CFPB Proposes Escrow Rule Amendments, Publishes Escrow Rule Compliance Guide

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On April 12, the CFPB proposed a rule to amend aspects of its January 10, 2013 final rule on escrow account requirements for first-lien higher-priced mortgage loans (HPMLs). That rule expands existing escrow requirements for such loans and creates a new exemption for small creditors that operate predominantly in rural or underserved areas. The proposal explains that the CFPB did not intend for the escrow rule to state that the CFPB will designate or determine which counties are rural or underserved. Instead, the CFPB intended to require determinations of rural or underserved status to be made by creditors, but also intended for the CFPB to apply both tests to each U.S. county and publish an annual list of counties that satisfy either test for a given calendar year, which creditors may rely upon as a safe harbor. Further, the CFPB proposes clarifications to how rural or underserved status may be determined. The proposal notes that the amended factors also will apply to three other CFPB mortgage rules that provide rural and underserved exemptions. Finally, the proposal (i) notes that the final escrow rule inadvertently removed existing language that provided certain protections related to a consumer’s ability to repay and prepayment penalties for HPMLs, and (ii) seeks to establish a temporary provision to ensure the removed protections remain in effect until the expanded HPML protections take effect on January 10, 2014. The CFPB is accepting comments on the proposed amendments for 15 days following publication in the Federal Register. On April 18, the CFPB published a guide to help small entities comply with the escrow rule. More broadly, the CFPB believes the guide provides an “easy-to-use” summary of the rule for all creditors, as well as servicing market participants, software providers, and other creditor business partners. As with another compliance guide released last week, the CFPB notes that the guide is not a substitute for the rule and the Official Interpretations and does not consider other laws that may apply to the maintenance and administration of escrow accounts.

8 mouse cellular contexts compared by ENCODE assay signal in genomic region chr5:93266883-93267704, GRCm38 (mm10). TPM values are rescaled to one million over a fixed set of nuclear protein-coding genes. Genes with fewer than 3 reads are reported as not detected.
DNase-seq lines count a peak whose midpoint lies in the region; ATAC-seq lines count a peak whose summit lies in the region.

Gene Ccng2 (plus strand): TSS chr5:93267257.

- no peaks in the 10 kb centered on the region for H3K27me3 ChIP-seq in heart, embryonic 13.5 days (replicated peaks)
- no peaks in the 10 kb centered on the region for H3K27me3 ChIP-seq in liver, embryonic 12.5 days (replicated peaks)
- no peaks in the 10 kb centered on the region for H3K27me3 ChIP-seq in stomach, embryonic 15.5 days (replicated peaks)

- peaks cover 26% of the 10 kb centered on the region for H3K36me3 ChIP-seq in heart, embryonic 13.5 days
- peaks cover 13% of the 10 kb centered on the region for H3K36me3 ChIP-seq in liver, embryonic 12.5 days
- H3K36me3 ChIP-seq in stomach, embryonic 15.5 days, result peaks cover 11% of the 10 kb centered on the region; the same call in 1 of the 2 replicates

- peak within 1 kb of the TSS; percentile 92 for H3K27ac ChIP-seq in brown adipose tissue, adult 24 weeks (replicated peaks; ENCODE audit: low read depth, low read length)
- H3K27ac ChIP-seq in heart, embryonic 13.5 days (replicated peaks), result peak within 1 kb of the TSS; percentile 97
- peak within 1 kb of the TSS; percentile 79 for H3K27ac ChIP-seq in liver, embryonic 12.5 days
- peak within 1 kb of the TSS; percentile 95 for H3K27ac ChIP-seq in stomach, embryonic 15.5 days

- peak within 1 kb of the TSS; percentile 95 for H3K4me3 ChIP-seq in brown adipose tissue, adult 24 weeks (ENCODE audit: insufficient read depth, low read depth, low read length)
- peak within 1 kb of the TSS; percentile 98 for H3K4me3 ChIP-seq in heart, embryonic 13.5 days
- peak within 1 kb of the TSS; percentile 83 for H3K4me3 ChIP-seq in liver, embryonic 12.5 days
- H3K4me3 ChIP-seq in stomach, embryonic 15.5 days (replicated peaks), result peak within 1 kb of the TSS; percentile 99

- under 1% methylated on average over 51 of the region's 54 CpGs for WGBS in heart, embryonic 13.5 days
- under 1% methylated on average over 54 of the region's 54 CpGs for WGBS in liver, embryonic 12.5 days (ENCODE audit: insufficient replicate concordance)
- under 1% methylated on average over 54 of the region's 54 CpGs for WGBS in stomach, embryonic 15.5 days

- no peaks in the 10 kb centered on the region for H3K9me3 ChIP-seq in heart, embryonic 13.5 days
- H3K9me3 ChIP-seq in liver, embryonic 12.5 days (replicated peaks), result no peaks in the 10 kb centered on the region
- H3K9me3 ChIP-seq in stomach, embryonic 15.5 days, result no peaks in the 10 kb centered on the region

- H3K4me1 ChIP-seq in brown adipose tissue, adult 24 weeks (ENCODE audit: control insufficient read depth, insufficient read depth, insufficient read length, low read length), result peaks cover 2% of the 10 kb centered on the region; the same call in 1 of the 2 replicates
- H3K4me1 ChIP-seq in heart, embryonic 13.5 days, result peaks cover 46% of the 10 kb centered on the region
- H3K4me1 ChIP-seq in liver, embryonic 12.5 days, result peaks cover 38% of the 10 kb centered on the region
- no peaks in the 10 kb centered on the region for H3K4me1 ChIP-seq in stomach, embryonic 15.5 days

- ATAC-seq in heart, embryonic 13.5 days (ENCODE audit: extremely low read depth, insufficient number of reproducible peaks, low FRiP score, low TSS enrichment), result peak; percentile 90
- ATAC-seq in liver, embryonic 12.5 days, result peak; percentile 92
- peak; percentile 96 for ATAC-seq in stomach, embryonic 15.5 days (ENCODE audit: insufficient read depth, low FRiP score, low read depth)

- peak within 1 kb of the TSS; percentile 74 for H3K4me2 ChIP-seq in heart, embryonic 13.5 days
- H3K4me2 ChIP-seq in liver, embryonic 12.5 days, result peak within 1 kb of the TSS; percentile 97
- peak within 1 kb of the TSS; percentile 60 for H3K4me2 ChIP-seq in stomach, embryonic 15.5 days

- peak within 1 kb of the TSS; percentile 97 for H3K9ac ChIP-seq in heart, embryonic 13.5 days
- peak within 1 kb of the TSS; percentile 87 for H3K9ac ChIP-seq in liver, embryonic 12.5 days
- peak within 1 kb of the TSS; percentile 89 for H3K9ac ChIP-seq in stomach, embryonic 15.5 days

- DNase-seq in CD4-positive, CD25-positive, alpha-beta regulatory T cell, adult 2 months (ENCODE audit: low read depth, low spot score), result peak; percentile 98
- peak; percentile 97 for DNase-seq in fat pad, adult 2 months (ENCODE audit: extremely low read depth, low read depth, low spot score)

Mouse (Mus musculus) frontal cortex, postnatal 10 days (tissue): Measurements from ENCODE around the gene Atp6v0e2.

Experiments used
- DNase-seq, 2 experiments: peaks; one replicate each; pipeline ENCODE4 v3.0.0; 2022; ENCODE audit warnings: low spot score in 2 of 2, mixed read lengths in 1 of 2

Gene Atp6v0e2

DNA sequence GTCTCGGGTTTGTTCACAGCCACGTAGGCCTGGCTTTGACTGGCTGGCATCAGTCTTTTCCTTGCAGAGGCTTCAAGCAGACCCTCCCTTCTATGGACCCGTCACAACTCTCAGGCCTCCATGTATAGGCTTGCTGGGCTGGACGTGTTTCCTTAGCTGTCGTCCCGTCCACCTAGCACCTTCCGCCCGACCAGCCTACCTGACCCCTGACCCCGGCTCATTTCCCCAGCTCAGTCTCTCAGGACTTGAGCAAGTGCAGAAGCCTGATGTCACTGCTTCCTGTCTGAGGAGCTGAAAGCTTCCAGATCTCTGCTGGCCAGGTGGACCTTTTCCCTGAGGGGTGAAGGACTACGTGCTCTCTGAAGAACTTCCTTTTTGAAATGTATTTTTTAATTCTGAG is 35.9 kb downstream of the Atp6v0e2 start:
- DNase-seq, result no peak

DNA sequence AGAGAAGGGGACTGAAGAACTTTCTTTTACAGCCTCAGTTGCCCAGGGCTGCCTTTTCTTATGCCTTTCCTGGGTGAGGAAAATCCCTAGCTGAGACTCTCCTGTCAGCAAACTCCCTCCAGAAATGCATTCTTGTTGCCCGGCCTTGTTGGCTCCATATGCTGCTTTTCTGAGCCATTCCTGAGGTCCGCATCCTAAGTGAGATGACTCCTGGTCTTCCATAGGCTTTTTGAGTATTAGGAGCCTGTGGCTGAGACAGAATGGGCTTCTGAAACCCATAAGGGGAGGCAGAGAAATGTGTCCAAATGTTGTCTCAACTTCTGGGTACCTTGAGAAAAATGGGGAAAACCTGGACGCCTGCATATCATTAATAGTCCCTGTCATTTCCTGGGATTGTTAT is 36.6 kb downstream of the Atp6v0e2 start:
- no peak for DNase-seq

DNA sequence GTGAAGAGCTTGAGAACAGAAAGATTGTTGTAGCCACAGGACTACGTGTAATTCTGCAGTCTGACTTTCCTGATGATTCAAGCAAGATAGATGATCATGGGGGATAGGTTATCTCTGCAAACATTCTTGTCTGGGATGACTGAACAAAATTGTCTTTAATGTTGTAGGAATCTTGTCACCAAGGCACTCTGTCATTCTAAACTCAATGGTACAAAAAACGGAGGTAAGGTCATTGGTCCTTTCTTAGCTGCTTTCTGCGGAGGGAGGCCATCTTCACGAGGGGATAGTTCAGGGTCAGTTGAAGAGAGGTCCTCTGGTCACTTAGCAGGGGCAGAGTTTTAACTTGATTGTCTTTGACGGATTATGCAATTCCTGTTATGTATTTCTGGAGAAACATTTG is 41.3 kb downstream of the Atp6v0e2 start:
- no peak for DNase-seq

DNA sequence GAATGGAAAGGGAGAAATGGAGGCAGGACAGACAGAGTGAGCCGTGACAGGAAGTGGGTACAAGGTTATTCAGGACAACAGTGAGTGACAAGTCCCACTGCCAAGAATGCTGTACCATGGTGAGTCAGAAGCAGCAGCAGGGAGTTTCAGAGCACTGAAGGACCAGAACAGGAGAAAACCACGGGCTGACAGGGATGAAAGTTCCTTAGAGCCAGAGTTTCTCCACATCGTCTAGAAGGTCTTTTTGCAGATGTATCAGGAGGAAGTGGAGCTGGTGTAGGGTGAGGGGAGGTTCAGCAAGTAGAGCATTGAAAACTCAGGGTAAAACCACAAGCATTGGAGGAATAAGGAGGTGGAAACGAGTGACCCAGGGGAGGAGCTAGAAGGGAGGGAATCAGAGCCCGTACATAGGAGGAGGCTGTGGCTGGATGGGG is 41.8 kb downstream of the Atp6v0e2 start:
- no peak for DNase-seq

Published In: General Business Updates, Consumer Protection Updates, Finance & Banking Updates, Residential Real Estate Updates

DISCLAIMER: Because of the generality of this update, the information provided herein may not be applicable in all situations and should not be acted upon without specific legal advice based on particular situations.

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